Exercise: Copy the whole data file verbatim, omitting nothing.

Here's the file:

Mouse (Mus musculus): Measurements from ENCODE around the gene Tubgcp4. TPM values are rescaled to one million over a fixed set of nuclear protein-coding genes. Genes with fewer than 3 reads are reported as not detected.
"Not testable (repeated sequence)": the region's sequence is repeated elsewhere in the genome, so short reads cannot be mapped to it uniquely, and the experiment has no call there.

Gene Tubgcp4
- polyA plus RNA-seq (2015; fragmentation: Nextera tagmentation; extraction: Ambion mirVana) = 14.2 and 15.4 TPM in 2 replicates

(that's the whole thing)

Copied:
Mouse (Mus musculus): Measurements from ENCODE around the gene Tubgcp4. TPM values are rescaled to one million over a fixed set of nuclear protein-coding genes. Genes with fewer than 3 reads are reported as not detected.
"Not testable (repeated sequence)": the region's sequence is repeated elsewhere in the genome, so short reads cannot be mapped to it uniquely, and the experiment has no call there.

Gene Tubgcp4
- polyA plus RNA-seq (2015; fragmentation: Nextera tagmentation; extraction: Ambion mirVana) = 14.2 and 15.4 TPM in 2 replicates